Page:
Neuroleadership expert, David Rock, has previously characterized these threats via his “SCARF model,” work perfectly summarized by Ed Batista. SCARF refers to Status, Certainty, Autonomy, Relatedness and Fairness, all core concerns of how people think about their fundamental safety. Does whatever is happening enhance or jeopardize my sense of my own stature, my sense of predictability, my sense of being within my control and knowledge, my circle of known relationships, my sense of fairness? Thinking of each of these factors in turn, it’s clear how deeply the coronavirus could quickly upset any and all of them because what coronavirus essentially represents is loss.
Given that leaders have been thrown into this unstable situation, what should they — what should you — do? If you want to not only maintain trust, but even see the current moment as an opportunity to actively build trust (because trust is needed more than ever right now), what actions will most help you and your organization?
Well, one could write books about such times because there are so many layers to understand and respond to, and surely some will be written.
The short answer is that trust is deeply connected to people feeling they are cared about — personally — in the midst of the mess. When meaningful personal attention and care are unavailable, that is exactly when mistrust fills the void. So along with all those other essential attributes of leadership under pressure, such as determination, persistence and calm (again, said perfectly by Ed Batista), I would add there is giving others the gift of your time to inquire, to support, and offer your best wisdom about how we get through this together. In practice this means that you divide your time between team collaborations about the work and team health*, and one-on-one, more personal exchanges, however they might be conducted by phone or over Zoom. I don’t believe a leader can know how their team is doing unless that leader knows how each person independently — and inter-dependently — is doing.
You may be perfectly correct in saying, “But I don’t have time…” for all those conversations — “I’m slammed” — and that may be totally true. However, it will also define for others whether you actually practice as a leader, or are just a well-intended manager or colleague. Effective leaders know how to build each unique personal connection, and it is through this connection that psychological safety either comes or does not. If it comes, trust can be built. Effective leaders know when someone, anyone on their team is hurting, because they notice when a person feels threatened or upset, is angry or beat up or grieving. They do their level best to make time and to let the person voice their individual concerns and cares, and to respond directly and completely, thoroughly to those cares. Even if this is to say, “there’s no answer right now to what you are asking.” It isn’t just those words, of course, that make any difference — it’s who is saying them and how. In this sense, coronavirus isn’t different as a trust-based leadership challenge — it’s just a more intense form of what’s been there all along in your relationships with others.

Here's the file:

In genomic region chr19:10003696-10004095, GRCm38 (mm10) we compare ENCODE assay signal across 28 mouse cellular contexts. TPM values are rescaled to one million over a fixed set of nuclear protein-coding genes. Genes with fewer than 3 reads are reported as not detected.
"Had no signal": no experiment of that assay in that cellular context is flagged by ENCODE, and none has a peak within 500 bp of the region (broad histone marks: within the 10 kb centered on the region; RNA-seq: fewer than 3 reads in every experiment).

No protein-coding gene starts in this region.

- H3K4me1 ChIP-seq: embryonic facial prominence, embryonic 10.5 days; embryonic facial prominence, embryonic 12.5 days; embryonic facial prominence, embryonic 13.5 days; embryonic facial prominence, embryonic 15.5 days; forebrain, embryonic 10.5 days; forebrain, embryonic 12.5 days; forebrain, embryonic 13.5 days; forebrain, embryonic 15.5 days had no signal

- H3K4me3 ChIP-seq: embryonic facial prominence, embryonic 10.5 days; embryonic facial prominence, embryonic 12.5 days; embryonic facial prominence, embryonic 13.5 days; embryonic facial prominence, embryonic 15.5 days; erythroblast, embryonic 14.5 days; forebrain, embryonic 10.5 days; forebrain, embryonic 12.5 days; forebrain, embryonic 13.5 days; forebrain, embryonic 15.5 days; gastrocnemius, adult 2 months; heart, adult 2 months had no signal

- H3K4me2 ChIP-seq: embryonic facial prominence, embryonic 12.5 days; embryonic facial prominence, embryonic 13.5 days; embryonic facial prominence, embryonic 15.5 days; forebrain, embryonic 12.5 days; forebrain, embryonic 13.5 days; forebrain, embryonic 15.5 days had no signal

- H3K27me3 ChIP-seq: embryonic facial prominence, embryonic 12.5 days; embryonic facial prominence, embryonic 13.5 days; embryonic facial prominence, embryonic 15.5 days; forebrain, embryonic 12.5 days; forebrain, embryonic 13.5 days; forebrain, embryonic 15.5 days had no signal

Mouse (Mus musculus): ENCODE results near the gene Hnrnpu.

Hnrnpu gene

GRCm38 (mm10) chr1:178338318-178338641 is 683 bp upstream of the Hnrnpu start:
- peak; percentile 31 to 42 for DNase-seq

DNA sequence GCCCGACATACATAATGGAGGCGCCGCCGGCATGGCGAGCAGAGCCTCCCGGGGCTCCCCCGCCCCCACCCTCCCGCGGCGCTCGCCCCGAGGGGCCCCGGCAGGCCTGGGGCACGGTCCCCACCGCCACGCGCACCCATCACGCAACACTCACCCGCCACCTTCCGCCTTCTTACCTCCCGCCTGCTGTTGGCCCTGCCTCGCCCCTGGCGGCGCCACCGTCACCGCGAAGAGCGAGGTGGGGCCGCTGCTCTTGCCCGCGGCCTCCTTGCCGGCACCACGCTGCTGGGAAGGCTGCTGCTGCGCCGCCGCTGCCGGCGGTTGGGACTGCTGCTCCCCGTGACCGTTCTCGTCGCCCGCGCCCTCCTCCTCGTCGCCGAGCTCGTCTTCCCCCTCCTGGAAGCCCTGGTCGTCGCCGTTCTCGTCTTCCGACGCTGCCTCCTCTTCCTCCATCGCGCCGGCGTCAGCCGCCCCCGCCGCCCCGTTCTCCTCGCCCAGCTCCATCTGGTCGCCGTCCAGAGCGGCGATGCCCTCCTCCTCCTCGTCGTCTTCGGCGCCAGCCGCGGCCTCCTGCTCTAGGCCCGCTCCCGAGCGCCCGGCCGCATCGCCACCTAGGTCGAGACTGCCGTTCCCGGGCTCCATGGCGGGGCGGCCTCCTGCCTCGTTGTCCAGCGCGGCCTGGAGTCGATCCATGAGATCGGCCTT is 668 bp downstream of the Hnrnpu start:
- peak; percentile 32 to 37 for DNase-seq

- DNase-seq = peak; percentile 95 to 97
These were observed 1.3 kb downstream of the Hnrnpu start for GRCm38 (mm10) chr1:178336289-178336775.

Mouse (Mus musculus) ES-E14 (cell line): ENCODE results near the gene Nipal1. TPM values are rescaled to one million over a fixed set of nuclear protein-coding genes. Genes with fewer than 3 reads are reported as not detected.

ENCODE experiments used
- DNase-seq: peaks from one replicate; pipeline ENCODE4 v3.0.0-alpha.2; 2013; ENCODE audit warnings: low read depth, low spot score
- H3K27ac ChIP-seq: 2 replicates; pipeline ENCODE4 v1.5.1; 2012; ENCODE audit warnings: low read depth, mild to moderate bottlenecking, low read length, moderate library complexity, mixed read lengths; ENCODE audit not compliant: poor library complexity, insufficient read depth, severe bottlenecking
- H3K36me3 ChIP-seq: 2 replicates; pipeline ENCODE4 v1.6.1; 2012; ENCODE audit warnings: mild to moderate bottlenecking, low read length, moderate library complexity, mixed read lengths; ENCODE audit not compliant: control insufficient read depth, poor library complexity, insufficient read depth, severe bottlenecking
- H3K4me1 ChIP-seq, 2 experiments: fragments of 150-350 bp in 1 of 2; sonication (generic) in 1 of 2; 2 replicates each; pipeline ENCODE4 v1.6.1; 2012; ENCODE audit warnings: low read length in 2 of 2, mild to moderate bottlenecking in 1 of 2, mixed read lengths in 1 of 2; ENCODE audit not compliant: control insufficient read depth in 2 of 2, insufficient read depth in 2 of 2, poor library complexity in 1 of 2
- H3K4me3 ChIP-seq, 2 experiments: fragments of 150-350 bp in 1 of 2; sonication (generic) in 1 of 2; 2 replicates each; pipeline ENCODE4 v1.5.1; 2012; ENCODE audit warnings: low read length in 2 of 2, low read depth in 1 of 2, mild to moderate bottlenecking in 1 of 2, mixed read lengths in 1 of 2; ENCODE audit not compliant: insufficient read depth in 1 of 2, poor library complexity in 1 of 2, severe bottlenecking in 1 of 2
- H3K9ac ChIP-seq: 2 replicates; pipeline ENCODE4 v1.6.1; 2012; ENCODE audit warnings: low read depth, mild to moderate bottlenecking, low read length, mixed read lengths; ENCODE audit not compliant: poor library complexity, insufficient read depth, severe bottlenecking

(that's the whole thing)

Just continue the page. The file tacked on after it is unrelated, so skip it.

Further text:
When you come down to it, it’s about who you are, what kind of leader you are and aspire to be, who you feel you want and need to be in a time of crisis, and to think for yourself about that, not just take the word of others that you should be “tougher” or “softer,” more or less decisive, more less compassionate. “Who you are” means there’s still a part of you that is willing to step away from the mayhem, calming your own fears of loss in order to learn as much as you can about what you are facing, and what in the midst of all the craziness you are all about for the people who depend on you.
* Here’s an excellent piece by Chris Weston and shared by Euan Semple called the “Remote Work Survival Kit.”